Grammars matching lists and vectors can be defined using an auxiliary grammar type SeqGrammar. The following primitives embed SeqGrammars into main SexpGrammar context:

list  :: Grammar SeqGrammar t t' -> Grammar SexpGrammar (Sexp :- t) t'
vect  :: Grammar SeqGrammar t t' -> Grammar SexpGrammar (Sexp :- t) t'

Grammar type SeqGrammar basically describes the sequence of elements in a Sexp list (or vector). Single element grammar is defined with el, "match rest of the sequence as list" grammar could be defined with rest combinator. If the rest of the sequence is a property list, props combinator should be used.

el    :: Grammar SexpGrammar (Sexp :- a)  b       -> Grammar SeqGrammar a b
rest  :: Grammar SexpGrammar (Sexp :- a) (b :- a) -> Grammar SeqGrammar a ([b] :- a)
props :: Grammar PropGrammar a b                  -> Grammar SeqGrammar a b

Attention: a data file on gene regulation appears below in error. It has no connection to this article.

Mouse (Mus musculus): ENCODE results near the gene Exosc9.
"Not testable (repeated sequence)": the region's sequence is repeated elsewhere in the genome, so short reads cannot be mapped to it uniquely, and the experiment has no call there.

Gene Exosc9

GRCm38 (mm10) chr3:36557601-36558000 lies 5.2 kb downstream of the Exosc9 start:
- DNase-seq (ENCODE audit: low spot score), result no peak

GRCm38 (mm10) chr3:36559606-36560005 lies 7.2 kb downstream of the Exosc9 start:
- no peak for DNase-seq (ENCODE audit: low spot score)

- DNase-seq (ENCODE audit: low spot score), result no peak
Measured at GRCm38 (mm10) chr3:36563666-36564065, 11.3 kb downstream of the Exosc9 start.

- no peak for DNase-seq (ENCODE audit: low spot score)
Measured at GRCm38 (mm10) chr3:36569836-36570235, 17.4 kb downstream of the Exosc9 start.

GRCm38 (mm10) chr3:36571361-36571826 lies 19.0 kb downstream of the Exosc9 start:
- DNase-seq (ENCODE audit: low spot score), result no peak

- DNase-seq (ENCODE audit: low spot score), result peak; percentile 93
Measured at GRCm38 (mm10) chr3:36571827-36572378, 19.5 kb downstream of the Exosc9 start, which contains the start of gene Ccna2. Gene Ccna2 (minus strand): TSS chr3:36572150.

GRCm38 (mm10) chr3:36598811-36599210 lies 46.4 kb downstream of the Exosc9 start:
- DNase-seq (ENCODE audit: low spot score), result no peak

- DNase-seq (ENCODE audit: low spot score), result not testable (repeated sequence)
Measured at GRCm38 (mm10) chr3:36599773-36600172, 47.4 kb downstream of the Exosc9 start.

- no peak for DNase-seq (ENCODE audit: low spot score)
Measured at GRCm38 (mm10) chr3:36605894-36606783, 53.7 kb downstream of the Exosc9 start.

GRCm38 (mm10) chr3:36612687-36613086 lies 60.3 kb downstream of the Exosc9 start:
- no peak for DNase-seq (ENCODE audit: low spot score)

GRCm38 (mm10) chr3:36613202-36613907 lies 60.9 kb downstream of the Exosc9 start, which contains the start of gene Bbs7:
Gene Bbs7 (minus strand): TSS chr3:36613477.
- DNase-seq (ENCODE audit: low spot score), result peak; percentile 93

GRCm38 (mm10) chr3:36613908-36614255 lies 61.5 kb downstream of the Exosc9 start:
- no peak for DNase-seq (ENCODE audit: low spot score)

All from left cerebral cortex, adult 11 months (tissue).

props combinator embeds properties grammar PropGrammar into a SeqGrammar context. PropGrammar describes what keys and values to match.

(.:)  :: Kw
      -> Grammar SexpGrammar (Sexp :- t) (a :- t)
      -> Grammar PropGrammar t (a :- t)

(.:?) :: Kw
      -> Grammar SexpGrammar (Sexp :- t) (a :- t)
      -> Grammar PropGrammar t (Maybe a :- t)

Please refer to Haddock on Hackage for API documentation.

Diagram of grammar contexts:


     --------------------------------------
     |              AtomGrammar           |
     --------------------------------------
         ^
         |  atomic grammar combinators
         v
 ------------------------------------------------------
 |                      SexpGrammar                   |
 ------------------------------------------------------
         | list, vect     ^              ^
         v                | el, rest     |
     ----------------------------------  |
     |           SeqGrammar           |  |
     ----------------------------------  | (.:)
              | props                    | (.:?)
              v                          |
          -------------------------------------
          |             PropGrammar           |
          -------------------------------------